As data breaches and cyber attacks become more common, protecting data privacy is an increasingly important concern for companies that use data to compete. According to Cybercrime Magazine, the total cost of cybercrimes is an estimated $8 trillion, and is expected to climb more than 30% in the next two years. But despite their best efforts to avoid becoming a statistic, companies face significant challenges in protecting their sensitive data from potential threats, while meeting regulatory and internal compliance standards. There are simply too many data assets, users, and policies to manage, particularly in modern decentralized environments.
One of the first steps – and most effective approaches – to protecting data privacy is a Data Classification. At a high level, this process helps identify and categorize data based on content and context and, in doing so, determine its classification and sensitivity level. In this blog, we will explore how data classification helps protect data privacy and the benefits it provides for companies that need to unlock more value from their data.
Why Is Data Privacy Important?
If companies’ sensitive data is inadvertently shared, stolen, or exposed, they risk facing financial losses, reputational harm, loss of competitive advantage, or – in the worst case – all of these consequences. Prioritizing data privacy isn’t just a matter of avoiding fines and penalties, or about using sensitive data in a way that’s ethical, transparent, and trustworthy; it’s also about gains in operational efficiency from streamlining access to controlled data.
However, in practice, the volume of data, users, and cloud platforms pose significant challenges. Beyond that, sensitive data categorization also poses a significant challenge to data protection. The sensitive category is broad, and may range from highly sensitive data such as PHI (Protected Health Information) and PII (Personally Identifiable Information) to non-sensitive data such as zip code, race, or gender. Even so, these “non-sensitive” data types could be indirect identifiers, meaning that in the right scenario they could be used to identify an individual, and thus violate data privacy standards. Therefore, sensitive data must be masked, anonymized, or excluded from analytics data sets, depending on regulatory requirements and a company’s internal data governance policies.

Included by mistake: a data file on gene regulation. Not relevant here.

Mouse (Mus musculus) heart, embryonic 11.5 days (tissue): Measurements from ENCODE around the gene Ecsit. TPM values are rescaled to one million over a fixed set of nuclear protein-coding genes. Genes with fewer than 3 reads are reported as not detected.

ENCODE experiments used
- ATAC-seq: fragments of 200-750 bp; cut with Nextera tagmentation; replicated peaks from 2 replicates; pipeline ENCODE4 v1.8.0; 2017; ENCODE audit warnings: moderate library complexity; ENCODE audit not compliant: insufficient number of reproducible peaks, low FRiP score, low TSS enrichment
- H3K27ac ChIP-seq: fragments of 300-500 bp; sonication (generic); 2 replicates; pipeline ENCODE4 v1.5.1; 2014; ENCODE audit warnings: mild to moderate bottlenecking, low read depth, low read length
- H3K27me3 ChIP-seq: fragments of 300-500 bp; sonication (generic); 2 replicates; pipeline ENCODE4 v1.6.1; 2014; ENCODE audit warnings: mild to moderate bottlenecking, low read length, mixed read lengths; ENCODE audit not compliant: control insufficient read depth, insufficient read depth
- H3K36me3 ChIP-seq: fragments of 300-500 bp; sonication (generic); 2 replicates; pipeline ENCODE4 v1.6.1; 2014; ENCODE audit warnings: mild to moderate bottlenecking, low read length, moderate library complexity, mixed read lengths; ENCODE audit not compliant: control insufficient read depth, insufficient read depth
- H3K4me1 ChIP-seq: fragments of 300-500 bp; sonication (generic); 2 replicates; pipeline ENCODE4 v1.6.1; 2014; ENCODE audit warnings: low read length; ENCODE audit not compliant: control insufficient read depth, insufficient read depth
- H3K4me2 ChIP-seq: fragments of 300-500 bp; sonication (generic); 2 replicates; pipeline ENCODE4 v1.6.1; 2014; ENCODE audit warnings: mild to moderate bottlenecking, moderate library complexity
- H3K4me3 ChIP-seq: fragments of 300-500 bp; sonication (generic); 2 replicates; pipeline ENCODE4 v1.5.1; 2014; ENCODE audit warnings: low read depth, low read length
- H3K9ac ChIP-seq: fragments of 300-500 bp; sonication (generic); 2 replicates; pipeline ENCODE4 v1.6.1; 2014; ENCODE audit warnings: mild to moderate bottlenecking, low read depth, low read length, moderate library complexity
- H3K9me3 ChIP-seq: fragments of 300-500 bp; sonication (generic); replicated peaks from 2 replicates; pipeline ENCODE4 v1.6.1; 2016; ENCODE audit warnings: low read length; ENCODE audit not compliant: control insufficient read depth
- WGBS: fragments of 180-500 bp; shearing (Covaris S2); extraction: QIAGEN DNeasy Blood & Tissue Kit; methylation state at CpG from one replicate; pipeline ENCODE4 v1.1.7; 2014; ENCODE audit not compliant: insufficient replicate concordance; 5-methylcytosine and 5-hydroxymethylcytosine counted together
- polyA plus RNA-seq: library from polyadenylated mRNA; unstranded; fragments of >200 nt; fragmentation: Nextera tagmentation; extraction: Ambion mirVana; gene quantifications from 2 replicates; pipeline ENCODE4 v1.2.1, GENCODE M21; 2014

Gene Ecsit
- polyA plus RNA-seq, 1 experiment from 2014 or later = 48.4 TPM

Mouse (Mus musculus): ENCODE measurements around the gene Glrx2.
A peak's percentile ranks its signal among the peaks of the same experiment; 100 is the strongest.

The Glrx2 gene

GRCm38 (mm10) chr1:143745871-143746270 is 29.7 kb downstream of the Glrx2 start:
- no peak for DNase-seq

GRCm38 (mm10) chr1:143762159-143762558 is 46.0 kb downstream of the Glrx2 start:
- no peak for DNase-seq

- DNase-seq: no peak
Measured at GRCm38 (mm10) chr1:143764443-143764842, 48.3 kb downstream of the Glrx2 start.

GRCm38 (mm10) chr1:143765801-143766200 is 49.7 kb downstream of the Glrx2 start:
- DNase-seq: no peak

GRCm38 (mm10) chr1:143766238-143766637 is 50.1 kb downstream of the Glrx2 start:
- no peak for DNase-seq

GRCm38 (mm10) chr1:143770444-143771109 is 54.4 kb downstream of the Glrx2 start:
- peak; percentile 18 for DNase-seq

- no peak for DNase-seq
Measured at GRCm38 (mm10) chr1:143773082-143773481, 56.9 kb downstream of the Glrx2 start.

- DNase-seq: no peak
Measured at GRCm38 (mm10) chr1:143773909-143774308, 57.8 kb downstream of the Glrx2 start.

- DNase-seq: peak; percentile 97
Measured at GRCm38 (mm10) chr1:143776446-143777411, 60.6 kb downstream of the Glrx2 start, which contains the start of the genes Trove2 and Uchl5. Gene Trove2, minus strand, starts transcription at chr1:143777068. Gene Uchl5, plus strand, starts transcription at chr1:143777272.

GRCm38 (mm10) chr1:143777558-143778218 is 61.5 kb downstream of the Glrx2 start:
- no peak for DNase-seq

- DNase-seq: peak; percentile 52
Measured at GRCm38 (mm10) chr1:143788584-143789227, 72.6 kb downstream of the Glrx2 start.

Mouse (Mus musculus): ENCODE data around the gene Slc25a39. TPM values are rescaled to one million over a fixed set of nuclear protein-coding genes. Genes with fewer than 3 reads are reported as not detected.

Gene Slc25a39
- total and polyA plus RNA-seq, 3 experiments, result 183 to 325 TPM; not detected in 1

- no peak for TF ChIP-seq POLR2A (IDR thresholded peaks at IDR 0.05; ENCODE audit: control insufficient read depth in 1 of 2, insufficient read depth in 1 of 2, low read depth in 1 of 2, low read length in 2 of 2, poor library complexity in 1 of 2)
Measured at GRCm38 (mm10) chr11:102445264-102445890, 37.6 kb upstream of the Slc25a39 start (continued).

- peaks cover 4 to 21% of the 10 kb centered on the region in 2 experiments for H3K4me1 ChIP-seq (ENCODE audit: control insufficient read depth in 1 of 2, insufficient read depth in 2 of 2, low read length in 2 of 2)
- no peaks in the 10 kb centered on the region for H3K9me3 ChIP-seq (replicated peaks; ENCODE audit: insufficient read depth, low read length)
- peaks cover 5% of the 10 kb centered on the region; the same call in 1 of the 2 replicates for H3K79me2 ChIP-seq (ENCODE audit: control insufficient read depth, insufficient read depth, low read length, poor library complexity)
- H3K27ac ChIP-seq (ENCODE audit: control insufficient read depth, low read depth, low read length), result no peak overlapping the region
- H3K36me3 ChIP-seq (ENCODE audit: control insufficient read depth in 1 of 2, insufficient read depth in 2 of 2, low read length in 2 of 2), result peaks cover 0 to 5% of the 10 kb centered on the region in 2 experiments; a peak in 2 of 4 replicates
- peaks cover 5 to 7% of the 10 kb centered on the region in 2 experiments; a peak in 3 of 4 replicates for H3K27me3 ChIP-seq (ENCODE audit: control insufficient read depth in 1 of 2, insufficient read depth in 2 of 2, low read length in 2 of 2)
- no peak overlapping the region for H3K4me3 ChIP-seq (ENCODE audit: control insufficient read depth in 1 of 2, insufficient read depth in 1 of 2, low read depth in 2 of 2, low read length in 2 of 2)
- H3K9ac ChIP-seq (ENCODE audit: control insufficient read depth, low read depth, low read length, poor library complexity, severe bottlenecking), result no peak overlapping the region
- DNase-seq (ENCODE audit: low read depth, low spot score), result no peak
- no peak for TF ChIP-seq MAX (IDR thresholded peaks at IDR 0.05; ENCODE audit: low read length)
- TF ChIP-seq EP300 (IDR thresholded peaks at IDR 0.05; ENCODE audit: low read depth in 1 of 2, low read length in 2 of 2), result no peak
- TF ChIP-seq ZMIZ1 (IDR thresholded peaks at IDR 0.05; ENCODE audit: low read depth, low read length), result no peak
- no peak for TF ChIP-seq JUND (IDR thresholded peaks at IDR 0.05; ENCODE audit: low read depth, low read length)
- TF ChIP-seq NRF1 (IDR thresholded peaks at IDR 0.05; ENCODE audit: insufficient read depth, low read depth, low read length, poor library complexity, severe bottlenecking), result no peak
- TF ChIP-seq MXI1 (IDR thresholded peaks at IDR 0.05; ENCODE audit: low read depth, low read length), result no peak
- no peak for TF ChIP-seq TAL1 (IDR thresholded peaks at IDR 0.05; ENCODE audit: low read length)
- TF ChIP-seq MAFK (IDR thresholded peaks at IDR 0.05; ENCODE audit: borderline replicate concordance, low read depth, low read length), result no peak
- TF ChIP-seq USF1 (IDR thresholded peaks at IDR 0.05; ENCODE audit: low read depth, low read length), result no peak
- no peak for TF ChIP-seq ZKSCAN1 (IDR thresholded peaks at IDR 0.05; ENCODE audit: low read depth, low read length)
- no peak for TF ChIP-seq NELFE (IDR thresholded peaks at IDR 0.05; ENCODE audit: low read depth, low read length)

Data Classification 101
Next, we are going to explain what data classification is and how it relates to sensitivity level. In doing so, we will explain what organizational compliance postures are, why automatic data classification first requires that data is categorized, and how both categorization and classification depend critically on data context (at rest and in use).
Finally, we’ll explain the three step process for data classification in Immuta, and how to leverage the Immuta Data Security Framework to quickly implement data classification for your organization.
What is Data Classification?
How do organizations deal with potential for data misuse? One option might just be to put everything through the same processes: lock it down, guard it tightly, and review every access with extreme scrutiny.
While safeguarding everything on the same level as the most sensitive data certainly gets the job done, it’s not a very appealing option. For one, it’s expensive, both in terms of human effort and lost organizational efficiency, as data becomes effectively unavailable outside of narrow silos. At scale, it’s hard to even know what data an organization has, let alone how to process it.
The problem is clear. Not all data is created equally, so why should we expect things to have the same impact if released or misused? Instead, modern organizations typically adopt an approach to classify data by its potential impacts.
Data Classification Standards
In fact, just like other cybersecurity standards and guidance (see SOC2 or NIST cybersecurity framework for example), ISO/IEC 27001 – the ubiquitous global standard for information management – emphasizes the importance of classification in protecting information and access control management. Annex A of ISO/IEC 27001 goes on to recommend organizations develop a data classification policy specifying classification criteria into a defined set of classification levels, as specified in ISO/IEC 27002 section 5.12. Specifically,
The classification can be determined by the level of impact that the information’s compromise would have for the organization. Each level defined in the scheme should be given a name that makes sense in the context of the classification scheme’s application.
What Does This Look Like In Practice?
Many organizations ultimately end up with a data classification policy specifying a three or four level classification system. Common systems utilize some variation of Public, Internal, Confidential, and Restricted as classification levels. Typically, these are broken down along the following lines:
|Classification||Description||Internal Sensitivity/Availability||External Sensitivity/Availability|